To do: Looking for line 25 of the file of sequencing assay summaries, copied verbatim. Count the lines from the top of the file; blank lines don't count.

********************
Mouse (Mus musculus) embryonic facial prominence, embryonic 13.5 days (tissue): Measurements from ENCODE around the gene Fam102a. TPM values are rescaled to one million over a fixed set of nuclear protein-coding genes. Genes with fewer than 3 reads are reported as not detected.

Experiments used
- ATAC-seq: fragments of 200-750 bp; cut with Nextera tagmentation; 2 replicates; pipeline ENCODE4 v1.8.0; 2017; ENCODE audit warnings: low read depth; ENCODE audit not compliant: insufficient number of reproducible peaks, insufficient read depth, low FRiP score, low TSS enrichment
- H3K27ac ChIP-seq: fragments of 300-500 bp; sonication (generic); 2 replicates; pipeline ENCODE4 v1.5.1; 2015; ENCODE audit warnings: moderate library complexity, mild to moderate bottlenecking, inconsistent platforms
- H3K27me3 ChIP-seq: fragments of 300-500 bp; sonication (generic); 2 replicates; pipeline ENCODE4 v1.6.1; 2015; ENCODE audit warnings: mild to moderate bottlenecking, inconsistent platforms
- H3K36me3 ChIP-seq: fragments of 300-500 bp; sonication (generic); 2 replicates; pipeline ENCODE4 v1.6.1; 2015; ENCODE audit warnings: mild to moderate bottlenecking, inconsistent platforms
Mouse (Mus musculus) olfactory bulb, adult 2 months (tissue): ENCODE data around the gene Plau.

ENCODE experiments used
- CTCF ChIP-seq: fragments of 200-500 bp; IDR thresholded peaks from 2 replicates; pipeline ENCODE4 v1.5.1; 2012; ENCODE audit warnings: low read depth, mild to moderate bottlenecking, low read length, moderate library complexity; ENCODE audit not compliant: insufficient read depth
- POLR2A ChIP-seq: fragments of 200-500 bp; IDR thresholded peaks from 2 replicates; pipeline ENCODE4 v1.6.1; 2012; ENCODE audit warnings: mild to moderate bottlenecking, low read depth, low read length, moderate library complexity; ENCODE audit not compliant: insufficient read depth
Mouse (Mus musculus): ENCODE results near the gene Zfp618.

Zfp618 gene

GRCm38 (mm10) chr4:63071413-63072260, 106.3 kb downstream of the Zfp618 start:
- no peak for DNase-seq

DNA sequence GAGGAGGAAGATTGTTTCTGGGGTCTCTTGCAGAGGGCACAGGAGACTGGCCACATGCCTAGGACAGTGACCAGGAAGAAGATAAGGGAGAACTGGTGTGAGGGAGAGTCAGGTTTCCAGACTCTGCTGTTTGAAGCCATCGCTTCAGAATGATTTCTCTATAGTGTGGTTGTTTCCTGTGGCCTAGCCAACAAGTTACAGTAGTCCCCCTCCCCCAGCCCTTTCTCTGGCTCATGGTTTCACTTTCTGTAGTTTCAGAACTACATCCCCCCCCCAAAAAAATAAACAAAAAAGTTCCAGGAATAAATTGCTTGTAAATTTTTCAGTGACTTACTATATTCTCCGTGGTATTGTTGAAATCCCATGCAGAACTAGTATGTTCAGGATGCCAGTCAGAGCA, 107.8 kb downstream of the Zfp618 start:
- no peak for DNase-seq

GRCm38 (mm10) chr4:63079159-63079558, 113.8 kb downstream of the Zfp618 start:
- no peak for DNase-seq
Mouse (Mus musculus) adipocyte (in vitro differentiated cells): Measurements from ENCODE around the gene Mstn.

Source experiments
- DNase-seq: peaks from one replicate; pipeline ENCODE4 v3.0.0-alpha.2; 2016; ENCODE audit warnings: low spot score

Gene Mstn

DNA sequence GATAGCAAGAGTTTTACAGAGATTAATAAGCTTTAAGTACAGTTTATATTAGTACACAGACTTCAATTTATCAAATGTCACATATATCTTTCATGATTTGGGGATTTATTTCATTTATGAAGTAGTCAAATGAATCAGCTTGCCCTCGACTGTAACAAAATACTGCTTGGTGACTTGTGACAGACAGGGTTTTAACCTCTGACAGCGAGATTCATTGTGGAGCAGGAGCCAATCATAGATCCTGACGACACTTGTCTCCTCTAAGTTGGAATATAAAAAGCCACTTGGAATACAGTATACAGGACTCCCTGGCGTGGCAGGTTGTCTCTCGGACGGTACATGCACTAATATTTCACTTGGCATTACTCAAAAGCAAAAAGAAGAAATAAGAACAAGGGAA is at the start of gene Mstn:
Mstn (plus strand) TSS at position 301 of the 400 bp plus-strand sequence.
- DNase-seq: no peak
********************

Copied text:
- DNase-seq: no peak